Royal Mail ‘sold for right price’

Published: Thursday 18th December 2014 by The News Editor

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The Government and taxpayer achieved “significant value” from the sale of Royal Mail and the right decisions were made over the pricing of shares, according to a report into the controversial privatisation.

Former city minister Lord Myners said the sell-off was executed with “considerable professionalism”, adding that it would have been risky to price shares higher than 350p to 360p.

Opponents have claimed that the Government could have received millions more – possibly up to £1 billion – if shares had been priced higher than the 330p when the privatisation went ahead in October 2013.

The Government sold 60% of Royal Mail, raising nearly £2 billion.

But ministers faced criticism after shares increased by 38% on the first day of trading, later peaking at 615p before falling back.

MPs have said that taxpayers may have lost up to £1 billion in potential proceeds from the sale, but this is rejected by Lord Myners.

He said: “This is a seminal piece of work which has the potential to fundamentally alter the way companies are floated on the UK stock market and I look forward to seeing how this develops.

“I regard the Royal Mail privatisation to have been a complex exercise executed with considerable professionalism. Many previous governments attempted to sell but failed. The sale was done against a backdrop of global economic uncertainty and a threat of industrial action, which go a long way towards explaining the cautious approach taken throughout the process.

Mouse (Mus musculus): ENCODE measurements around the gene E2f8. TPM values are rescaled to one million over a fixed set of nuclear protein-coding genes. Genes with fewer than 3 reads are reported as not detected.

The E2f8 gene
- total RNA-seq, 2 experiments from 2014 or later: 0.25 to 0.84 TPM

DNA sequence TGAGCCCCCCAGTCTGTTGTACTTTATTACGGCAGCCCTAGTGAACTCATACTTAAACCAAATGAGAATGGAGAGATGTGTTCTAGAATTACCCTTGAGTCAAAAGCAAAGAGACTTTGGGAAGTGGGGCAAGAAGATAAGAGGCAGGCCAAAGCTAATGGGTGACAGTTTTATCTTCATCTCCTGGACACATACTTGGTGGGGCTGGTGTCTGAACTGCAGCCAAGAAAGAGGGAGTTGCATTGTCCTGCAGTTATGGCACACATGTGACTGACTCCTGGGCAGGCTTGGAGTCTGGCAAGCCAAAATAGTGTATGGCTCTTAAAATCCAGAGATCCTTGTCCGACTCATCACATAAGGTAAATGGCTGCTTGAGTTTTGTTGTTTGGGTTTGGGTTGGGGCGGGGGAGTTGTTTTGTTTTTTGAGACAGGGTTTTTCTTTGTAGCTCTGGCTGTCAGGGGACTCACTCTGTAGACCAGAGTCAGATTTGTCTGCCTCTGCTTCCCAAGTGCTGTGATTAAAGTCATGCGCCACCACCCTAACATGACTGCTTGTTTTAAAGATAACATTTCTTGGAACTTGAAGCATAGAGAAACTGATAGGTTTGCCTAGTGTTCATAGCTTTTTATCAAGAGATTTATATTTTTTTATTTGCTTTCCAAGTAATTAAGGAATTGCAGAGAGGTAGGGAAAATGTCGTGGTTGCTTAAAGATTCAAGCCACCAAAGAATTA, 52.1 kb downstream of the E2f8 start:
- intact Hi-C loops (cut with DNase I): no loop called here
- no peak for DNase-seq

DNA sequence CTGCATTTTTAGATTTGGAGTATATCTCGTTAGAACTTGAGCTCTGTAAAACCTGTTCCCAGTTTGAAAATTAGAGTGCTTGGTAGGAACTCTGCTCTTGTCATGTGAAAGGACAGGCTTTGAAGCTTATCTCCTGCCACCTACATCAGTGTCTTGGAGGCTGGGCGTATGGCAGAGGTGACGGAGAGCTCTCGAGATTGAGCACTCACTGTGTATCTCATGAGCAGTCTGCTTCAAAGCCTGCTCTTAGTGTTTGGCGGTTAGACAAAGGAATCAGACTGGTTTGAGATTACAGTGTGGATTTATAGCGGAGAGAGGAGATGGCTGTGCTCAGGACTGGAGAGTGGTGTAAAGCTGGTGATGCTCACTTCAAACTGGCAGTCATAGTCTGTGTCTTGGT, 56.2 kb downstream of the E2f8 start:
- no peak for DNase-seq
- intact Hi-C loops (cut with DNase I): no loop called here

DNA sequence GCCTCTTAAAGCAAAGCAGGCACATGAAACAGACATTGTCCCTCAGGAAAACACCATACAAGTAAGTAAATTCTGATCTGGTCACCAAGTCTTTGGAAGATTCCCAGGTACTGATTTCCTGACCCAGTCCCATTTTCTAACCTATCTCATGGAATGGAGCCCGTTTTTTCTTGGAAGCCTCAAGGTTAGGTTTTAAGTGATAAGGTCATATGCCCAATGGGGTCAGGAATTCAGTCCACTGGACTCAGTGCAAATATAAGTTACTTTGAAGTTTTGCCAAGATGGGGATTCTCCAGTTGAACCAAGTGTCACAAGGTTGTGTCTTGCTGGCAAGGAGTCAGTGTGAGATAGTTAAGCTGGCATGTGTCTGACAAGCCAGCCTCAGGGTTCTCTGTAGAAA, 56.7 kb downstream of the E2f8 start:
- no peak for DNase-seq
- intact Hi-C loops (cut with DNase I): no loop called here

“There were also some inherent complexities built into the transaction, such as a generous retail offer, which added to this caution. The Government adopted conventional standard market practices built up over time.

“We found no evidence to challenge the general assertion that an IPO price greater than 350-360p could have been achieved and we accept that a decision to revise the range would have come with added uncertainty and risk. The right decisions were made.

“We do not believe that a price anywhere near the levels seen in the aftermarket could have been achieved at listing. The aftermarket conditions were extraordinary, unpredictable and did not reflect significant value ‘left on the table’ as some concluded at the time. The Government and taxpayer achieved significant value.”

Business Secretary Vince Cable said: “I am very grateful to Lord Myners and his expert panel for this important and insightful report. It contains a number of significant proposals which could make the general process of future sales more transparent.

“I would encourage financial regulators and those bringing companies to market to engage in this debate. In particular they should explore how digital auctions could, in certain circumstances, make the sale process much more flexible.

“I also welcome his comment that the sale was executed with considerable professionalism and that any decision to try to have priced the shares higher would have been risky. We were right not to take that risk.”

Published: Thursday 18th December 2014 by The News Editor

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